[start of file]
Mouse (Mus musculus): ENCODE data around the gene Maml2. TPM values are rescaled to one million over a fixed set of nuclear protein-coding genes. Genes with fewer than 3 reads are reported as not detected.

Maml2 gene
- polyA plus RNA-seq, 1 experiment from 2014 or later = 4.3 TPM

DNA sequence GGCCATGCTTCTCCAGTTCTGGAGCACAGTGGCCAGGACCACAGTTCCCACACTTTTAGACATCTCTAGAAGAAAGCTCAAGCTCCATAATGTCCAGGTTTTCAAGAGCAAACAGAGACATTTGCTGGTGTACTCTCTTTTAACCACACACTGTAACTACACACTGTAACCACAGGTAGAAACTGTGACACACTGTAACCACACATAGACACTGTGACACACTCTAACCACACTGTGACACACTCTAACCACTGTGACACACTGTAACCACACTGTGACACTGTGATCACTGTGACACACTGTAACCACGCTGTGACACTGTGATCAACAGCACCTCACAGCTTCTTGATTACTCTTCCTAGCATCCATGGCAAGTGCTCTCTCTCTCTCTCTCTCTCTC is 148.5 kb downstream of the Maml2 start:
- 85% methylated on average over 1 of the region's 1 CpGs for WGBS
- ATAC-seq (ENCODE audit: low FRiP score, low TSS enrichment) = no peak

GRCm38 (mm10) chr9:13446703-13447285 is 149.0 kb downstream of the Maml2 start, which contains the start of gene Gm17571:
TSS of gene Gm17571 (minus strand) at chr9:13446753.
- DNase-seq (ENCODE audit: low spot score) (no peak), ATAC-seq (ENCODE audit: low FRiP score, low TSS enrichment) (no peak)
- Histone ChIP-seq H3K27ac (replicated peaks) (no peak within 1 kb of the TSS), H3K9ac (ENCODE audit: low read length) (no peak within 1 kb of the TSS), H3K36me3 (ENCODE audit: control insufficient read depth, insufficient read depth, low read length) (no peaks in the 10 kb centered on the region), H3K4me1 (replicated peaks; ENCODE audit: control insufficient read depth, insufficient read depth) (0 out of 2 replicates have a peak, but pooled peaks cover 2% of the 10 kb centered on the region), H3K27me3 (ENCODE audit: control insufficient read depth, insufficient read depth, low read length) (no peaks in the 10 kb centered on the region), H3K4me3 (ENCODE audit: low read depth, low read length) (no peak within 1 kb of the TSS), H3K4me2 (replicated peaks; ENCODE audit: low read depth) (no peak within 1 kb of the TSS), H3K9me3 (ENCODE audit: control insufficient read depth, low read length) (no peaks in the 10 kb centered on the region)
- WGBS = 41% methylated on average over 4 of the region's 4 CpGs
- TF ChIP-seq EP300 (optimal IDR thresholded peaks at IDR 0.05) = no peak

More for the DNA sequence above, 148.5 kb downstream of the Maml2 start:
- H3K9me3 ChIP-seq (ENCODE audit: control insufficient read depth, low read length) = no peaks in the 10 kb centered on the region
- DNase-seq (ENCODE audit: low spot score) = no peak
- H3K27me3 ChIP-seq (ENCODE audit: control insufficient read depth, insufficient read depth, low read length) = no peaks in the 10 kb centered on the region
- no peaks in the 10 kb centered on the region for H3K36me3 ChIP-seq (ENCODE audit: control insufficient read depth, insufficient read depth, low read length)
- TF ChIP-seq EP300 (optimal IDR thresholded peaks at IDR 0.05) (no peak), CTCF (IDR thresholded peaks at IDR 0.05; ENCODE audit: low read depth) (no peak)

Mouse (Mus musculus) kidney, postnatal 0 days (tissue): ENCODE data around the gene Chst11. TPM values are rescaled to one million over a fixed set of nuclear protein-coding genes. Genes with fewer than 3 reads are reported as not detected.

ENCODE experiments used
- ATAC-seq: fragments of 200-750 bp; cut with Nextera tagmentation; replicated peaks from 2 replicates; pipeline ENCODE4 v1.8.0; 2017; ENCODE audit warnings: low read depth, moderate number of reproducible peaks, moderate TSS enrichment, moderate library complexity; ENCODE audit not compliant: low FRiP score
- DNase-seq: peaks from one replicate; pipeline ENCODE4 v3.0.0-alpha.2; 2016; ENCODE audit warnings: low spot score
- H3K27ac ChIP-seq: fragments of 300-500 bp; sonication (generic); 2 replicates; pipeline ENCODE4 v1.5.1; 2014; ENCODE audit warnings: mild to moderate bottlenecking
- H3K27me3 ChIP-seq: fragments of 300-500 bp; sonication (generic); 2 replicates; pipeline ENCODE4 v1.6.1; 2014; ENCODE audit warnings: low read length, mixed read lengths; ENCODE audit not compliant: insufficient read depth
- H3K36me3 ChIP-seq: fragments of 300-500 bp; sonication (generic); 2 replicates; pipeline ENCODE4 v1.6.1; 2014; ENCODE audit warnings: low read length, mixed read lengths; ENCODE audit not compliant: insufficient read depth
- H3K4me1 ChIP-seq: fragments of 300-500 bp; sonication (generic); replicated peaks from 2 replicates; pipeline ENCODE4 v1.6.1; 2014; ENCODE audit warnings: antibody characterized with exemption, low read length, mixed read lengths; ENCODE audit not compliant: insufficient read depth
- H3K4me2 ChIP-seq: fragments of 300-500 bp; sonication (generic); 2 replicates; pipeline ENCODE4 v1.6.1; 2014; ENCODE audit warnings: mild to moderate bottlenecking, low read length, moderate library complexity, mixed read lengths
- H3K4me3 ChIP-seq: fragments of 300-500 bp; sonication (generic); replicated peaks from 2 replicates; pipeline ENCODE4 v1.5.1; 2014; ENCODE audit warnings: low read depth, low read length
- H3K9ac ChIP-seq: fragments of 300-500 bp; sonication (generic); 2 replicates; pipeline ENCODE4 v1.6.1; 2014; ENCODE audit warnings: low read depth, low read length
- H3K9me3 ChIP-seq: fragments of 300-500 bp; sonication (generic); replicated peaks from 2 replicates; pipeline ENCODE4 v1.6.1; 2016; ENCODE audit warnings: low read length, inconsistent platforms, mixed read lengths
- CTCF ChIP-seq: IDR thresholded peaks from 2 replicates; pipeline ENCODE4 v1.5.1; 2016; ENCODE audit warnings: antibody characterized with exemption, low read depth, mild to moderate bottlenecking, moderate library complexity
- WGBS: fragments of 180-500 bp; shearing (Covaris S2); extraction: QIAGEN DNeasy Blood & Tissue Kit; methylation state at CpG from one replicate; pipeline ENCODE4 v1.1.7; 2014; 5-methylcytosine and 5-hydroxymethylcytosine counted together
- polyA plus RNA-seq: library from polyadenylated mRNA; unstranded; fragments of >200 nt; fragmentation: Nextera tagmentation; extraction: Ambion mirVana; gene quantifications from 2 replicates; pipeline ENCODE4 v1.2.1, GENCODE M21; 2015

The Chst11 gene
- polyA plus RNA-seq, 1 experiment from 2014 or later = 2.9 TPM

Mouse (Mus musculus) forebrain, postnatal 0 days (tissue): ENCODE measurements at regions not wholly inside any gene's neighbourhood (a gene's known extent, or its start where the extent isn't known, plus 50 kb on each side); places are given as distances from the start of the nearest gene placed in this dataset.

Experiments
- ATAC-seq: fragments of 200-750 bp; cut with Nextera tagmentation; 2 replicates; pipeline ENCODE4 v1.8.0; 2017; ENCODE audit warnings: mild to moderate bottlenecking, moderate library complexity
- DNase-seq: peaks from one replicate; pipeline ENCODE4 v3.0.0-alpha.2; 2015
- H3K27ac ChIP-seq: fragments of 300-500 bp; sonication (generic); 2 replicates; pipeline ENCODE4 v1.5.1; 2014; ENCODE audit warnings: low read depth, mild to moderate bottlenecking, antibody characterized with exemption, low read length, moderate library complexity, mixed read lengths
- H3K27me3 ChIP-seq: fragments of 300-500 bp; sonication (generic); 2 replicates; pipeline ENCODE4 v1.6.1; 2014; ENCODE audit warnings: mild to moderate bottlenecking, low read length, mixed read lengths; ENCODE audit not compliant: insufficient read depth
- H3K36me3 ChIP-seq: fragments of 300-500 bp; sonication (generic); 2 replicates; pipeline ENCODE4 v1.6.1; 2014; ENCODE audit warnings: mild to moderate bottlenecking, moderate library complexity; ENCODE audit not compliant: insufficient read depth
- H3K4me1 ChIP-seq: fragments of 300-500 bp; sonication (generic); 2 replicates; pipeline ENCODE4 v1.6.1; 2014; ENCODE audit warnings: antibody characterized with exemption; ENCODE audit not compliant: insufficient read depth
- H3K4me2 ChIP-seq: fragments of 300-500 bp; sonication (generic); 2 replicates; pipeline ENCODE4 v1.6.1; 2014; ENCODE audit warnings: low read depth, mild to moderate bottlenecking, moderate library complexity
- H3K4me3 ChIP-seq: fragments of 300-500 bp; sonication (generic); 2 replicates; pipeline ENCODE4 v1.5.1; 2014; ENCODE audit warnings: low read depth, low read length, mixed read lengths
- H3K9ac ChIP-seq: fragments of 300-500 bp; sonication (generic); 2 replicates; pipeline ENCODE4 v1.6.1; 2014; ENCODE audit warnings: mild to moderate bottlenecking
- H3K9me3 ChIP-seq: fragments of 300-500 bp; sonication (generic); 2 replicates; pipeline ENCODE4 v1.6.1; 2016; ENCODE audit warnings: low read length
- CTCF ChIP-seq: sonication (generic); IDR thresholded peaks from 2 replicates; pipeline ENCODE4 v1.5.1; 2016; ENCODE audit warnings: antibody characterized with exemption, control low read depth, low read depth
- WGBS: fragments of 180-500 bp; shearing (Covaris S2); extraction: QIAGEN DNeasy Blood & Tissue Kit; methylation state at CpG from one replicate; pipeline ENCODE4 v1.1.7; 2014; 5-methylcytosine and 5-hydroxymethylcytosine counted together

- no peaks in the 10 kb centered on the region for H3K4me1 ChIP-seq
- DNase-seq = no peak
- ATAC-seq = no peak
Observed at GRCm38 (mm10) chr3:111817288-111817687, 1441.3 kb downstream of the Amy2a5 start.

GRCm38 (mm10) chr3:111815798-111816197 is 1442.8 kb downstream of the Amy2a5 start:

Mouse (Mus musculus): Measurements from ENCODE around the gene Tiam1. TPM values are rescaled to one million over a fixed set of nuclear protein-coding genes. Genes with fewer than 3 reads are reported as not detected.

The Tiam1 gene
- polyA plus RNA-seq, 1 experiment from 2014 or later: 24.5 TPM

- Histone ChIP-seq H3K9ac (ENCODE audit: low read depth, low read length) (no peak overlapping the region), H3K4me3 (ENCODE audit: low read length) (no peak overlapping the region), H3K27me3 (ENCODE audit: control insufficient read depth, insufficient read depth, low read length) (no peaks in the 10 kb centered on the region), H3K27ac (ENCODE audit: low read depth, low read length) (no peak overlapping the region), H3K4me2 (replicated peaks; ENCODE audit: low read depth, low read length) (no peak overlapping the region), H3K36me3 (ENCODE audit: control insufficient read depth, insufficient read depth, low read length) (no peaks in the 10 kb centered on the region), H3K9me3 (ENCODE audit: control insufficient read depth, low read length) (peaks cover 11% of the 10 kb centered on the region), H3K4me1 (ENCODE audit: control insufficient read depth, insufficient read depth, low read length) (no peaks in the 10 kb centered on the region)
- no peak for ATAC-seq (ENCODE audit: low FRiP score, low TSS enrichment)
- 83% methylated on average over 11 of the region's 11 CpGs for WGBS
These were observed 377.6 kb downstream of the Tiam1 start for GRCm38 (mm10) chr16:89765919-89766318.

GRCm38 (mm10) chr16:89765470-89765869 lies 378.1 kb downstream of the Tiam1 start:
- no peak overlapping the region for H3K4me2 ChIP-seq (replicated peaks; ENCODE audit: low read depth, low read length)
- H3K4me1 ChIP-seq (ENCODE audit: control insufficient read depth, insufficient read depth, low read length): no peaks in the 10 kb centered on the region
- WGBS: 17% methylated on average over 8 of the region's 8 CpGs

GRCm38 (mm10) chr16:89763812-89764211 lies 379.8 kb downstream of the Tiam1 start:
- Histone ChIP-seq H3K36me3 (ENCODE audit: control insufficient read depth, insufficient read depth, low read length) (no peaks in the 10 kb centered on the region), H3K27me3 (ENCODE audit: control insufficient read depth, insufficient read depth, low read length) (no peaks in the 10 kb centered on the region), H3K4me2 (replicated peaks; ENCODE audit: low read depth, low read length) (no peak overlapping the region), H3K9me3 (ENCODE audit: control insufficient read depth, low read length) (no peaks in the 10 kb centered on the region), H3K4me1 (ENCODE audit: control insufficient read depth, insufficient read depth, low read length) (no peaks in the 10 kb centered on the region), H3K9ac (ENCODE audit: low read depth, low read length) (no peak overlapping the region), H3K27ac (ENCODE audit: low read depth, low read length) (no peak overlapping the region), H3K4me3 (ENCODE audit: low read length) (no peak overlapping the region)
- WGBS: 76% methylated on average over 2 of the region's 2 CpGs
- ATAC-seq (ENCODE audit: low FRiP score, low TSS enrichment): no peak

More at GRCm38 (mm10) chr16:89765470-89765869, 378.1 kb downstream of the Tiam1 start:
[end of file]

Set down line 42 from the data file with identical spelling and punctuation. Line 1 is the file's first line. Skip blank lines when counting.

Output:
- H3K36me3 ChIP-seq: fragments of 300-500 bp; sonication (generic); 2 replicates; pipeline ENCODE4 v1.6.1; 2014; ENCODE audit warnings: mild to moderate bottlenecking, moderate library complexity; ENCODE audit not compliant: insufficient read depth